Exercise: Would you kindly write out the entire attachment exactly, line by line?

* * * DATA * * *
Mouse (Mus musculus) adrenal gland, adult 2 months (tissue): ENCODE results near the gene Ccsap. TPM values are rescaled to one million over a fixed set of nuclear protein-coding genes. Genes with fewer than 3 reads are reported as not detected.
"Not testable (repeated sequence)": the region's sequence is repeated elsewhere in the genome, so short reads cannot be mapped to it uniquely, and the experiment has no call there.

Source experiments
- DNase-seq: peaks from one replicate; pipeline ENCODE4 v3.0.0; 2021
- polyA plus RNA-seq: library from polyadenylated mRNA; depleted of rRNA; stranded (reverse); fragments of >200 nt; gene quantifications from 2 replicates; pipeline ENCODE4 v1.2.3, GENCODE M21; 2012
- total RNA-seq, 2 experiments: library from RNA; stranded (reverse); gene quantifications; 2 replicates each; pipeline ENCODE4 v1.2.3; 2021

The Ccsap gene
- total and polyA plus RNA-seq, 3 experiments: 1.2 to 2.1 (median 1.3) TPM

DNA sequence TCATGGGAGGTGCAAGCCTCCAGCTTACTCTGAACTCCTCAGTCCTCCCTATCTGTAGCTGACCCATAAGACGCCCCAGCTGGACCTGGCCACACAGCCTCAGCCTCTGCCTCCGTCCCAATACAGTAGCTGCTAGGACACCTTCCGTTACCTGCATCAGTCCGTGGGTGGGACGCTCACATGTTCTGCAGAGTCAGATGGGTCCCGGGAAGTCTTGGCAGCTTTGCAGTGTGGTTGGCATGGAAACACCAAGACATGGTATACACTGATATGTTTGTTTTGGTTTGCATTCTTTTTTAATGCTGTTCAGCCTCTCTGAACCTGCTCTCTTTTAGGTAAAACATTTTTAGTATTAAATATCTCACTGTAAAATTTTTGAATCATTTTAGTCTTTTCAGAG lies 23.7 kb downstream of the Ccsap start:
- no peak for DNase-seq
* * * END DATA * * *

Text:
Mouse (Mus musculus) adrenal gland, adult 2 months (tissue): ENCODE results near the gene Ccsap. TPM values are rescaled to one million over a fixed set of nuclear protein-coding genes. Genes with fewer than 3 reads are reported as not detected.
"Not testable (repeated sequence)": the region's sequence is repeated elsewhere in the genome, so short reads cannot be mapped to it uniquely, and the experiment has no call there.

Source experiments
- DNase-seq: peaks from one replicate; pipeline ENCODE4 v3.0.0; 2021
- polyA plus RNA-seq: library from polyadenylated mRNA; depleted of rRNA; stranded (reverse); fragments of >200 nt; gene quantifications from 2 replicates; pipeline ENCODE4 v1.2.3, GENCODE M21; 2012
- total RNA-seq, 2 experiments: library from RNA; stranded (reverse); gene quantifications; 2 replicates each; pipeline ENCODE4 v1.2.3; 2021

The Ccsap gene
- total and polyA plus RNA-seq, 3 experiments: 1.2 to 2.1 (median 1.3) TPM

DNA sequence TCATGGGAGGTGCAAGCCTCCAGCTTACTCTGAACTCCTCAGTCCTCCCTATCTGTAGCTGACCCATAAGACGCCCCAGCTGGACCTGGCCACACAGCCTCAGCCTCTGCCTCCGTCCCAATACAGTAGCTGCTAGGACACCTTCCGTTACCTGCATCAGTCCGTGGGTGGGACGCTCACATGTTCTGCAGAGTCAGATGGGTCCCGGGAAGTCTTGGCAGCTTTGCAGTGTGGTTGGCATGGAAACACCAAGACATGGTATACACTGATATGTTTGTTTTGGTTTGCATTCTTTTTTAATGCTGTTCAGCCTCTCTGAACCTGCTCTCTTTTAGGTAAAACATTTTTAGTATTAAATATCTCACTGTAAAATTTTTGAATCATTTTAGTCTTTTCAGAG lies 23.7 kb downstream of the Ccsap start:
- no peak for DNase-seq